Google Fiber evaluating 9 metro areas for IPTV rollouts
Michelle Clancy | 21-02-2014
Google is exploring the expansion opportunities for its Google Fiber broadband and television service, which boasts 1Gbps broadband and a host of IPTV networks.
Candidate cities include Atlanta, Charlotte, Nashville, Phoenix, Portland, Raleigh-Durham, San Antonio and San Jose.
Google has invited cities in nine metro areas around the US — 34 cities altogether — to have exploratory talks with the search giant to determine "what it would take to bring them Google Fiber". The company will work with each city's leaders on a joint planning process that will map out a projected Google Fiber network in detail, and also assess what unique local challenges it might face, like topography (eg, hills, flood zones), housing density and the condition of local infrastructure.
Meanwhile, cities will complete a checklist and provide maps of existing conduit, water, gas and electricity lines for trenching fibre, along with ways to access existing infrastructure — like utility poles — that could be leveraged.
"Over the last few years, gigabit Internet has moved from idea to reality, with dozens of communities working hard to build networks with speeds 100 times faster than what most of us live with today," said Milo Medin, vice president of Google Access Services. "People are hungrier than ever for faster Internet, and as a result, cities across America are making speed a priority."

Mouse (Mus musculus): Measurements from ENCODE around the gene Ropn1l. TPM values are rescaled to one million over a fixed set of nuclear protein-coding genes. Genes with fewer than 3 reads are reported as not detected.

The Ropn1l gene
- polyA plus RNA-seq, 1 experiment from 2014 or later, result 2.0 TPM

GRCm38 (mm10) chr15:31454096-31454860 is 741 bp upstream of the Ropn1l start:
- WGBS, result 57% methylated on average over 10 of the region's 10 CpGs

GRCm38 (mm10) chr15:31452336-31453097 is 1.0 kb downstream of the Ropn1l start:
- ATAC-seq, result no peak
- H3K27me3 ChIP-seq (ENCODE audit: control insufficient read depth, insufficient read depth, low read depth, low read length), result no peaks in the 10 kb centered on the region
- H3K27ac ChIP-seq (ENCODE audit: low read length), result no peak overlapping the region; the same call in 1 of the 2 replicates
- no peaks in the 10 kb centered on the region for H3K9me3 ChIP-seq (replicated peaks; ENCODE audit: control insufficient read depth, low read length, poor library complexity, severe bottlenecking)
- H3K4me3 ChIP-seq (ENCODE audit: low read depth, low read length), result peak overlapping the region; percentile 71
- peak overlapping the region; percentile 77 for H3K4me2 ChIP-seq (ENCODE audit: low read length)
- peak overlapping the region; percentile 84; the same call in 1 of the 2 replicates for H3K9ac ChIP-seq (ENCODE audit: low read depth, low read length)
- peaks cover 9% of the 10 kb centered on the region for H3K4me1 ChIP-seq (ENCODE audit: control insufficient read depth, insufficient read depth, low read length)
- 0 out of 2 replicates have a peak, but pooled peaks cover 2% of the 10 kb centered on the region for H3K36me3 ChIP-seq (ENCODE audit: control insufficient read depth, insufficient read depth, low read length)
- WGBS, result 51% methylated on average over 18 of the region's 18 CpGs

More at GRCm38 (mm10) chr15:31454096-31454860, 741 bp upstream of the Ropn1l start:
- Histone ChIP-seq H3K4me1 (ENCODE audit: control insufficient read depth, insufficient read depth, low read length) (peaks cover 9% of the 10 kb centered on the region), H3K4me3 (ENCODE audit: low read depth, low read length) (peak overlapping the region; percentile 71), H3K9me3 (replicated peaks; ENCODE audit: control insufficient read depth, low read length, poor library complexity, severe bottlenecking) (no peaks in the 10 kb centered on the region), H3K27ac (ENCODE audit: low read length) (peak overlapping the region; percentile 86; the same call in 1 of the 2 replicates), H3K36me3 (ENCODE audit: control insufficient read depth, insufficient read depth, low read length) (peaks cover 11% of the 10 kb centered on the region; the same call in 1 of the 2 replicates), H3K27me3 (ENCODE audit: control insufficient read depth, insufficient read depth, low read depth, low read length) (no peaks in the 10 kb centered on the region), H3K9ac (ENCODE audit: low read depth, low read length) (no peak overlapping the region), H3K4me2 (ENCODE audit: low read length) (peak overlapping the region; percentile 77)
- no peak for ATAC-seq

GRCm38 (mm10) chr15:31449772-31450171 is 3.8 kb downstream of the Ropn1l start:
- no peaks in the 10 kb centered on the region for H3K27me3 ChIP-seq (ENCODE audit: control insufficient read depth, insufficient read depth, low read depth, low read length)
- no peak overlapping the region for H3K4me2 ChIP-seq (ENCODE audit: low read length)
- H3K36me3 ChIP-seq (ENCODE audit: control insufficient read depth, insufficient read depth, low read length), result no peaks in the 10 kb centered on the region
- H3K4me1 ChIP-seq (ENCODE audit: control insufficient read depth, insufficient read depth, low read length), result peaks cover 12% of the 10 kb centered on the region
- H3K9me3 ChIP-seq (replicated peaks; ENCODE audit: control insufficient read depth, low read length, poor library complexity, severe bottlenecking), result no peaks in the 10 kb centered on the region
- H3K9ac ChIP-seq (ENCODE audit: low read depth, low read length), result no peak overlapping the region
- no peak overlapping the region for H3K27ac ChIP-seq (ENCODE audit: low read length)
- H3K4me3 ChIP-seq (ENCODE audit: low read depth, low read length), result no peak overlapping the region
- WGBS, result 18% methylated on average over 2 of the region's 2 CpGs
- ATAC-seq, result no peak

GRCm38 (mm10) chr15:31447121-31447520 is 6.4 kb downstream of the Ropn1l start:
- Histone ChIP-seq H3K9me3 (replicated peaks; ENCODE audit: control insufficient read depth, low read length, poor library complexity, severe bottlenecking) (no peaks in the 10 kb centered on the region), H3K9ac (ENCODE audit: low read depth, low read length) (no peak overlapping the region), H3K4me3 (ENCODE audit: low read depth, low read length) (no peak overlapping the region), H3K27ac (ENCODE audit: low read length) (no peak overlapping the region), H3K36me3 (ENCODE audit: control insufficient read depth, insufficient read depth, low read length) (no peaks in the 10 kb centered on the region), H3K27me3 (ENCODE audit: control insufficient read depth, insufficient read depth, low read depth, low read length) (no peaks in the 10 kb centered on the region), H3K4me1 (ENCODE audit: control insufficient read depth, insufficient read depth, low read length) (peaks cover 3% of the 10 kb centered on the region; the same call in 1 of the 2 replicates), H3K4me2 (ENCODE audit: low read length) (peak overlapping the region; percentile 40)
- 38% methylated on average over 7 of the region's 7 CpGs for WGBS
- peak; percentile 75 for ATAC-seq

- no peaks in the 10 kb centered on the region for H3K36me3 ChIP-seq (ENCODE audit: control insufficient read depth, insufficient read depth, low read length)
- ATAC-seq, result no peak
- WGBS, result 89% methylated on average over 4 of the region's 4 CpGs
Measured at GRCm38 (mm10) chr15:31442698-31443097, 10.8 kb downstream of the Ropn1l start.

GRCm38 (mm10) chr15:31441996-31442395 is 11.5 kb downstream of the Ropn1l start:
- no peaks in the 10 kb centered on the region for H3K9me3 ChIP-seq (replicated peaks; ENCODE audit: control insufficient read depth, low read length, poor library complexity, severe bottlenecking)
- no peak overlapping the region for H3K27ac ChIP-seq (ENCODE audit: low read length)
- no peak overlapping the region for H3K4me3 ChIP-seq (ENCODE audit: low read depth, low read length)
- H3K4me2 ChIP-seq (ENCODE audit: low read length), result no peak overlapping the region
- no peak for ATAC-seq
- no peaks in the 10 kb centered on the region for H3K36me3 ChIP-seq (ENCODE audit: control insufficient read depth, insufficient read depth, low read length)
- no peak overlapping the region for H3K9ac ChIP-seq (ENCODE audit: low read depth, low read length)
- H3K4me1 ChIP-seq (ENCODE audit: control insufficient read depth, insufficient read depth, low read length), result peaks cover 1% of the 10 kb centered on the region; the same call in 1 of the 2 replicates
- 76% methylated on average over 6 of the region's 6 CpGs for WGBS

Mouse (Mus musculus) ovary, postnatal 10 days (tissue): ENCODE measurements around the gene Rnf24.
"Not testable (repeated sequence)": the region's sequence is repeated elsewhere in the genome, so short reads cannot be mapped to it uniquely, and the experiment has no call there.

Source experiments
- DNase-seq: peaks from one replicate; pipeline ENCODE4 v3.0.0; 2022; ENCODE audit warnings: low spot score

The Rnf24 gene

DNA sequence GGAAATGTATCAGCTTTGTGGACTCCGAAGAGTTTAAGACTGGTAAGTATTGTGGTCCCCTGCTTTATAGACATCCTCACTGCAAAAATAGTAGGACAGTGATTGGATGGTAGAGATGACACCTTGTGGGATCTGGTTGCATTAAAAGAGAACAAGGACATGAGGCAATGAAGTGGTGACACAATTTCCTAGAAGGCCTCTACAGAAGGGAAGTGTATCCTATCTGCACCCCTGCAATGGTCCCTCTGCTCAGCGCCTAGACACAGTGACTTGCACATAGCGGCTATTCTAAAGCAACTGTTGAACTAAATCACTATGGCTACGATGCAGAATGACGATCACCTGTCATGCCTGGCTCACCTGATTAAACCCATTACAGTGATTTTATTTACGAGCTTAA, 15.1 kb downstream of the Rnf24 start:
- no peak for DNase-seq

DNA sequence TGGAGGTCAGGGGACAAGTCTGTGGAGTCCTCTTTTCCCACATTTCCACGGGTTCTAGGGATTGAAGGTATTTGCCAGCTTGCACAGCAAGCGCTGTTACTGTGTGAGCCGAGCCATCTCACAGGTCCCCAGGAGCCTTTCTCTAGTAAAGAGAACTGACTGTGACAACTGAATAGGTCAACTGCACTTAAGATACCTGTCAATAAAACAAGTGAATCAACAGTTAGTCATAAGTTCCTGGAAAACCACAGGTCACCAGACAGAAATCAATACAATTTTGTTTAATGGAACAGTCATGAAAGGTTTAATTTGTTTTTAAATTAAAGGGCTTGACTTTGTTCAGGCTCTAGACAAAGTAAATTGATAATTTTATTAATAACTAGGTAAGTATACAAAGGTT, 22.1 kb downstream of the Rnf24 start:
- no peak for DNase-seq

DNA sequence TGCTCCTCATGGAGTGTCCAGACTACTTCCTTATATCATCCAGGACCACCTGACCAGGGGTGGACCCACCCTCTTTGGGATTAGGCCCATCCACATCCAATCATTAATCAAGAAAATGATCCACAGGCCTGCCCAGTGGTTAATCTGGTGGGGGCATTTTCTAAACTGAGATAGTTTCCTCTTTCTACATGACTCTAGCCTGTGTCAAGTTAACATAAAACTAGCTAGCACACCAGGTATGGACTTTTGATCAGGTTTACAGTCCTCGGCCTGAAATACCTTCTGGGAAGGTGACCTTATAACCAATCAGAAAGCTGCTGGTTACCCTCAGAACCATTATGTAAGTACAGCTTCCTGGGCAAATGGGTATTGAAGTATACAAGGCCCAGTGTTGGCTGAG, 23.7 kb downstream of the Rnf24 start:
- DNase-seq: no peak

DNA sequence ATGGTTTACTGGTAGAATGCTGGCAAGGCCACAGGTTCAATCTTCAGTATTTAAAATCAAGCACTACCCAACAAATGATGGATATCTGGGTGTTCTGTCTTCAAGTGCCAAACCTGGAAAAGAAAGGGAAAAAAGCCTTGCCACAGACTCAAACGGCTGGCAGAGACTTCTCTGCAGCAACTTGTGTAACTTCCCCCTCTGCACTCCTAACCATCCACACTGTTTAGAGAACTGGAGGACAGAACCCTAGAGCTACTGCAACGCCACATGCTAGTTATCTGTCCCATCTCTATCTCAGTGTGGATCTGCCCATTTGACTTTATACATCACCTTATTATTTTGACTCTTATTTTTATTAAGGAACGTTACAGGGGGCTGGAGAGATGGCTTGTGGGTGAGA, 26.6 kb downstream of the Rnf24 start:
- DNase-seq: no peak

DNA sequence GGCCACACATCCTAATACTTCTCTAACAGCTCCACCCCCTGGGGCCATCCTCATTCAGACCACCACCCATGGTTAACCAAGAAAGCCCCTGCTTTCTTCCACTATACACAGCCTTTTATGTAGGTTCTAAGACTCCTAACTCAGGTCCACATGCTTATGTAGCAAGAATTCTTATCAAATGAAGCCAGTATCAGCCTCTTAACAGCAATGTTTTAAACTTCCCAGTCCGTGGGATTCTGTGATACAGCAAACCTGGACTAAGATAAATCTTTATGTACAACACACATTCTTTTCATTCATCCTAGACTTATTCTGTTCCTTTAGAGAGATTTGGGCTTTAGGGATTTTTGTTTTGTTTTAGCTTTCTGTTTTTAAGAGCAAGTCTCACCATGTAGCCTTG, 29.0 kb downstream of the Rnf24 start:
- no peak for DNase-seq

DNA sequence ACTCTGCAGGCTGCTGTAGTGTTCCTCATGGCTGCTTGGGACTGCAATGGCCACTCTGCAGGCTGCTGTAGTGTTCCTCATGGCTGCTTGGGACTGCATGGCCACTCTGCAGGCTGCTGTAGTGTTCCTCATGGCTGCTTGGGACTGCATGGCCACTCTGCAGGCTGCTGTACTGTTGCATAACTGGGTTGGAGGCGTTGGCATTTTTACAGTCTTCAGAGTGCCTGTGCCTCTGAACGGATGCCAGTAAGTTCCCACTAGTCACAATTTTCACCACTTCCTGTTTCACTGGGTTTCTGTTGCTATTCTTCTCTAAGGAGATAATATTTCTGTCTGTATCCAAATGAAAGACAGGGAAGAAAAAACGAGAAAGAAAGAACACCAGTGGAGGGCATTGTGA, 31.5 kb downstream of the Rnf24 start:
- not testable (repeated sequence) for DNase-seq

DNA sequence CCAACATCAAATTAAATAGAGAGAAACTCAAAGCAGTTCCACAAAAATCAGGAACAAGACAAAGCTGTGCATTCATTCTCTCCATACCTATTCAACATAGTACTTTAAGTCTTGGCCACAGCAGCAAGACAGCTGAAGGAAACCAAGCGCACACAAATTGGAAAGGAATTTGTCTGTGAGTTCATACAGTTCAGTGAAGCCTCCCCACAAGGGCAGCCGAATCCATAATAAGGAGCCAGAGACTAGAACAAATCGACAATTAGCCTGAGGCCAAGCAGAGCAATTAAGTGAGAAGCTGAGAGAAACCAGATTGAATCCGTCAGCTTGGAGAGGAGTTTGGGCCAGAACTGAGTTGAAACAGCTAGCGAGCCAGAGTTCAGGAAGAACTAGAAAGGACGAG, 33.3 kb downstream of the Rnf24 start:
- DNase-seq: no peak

He added: "Hundreds of mayors from across the US have stated that abundant high speed Internet access is essential for sparking innovation, driving economic growth and improving education. Portland, Nashville and dozens of others have made high speed broadband a pillar of their economic development plans. And Julian Castro, the mayor of San Antonio, declared in June that every school should have access to gigabit speeds by 2020."
Google already has Google Fiber projects in Kansas City, Austin and Provo, Utah, and expects to name the next rollout cities by the end of the year. The company is being choosy on where to invest and is taking a 'belle of the ball approach', with Medin saying that "it might not work out for everyone".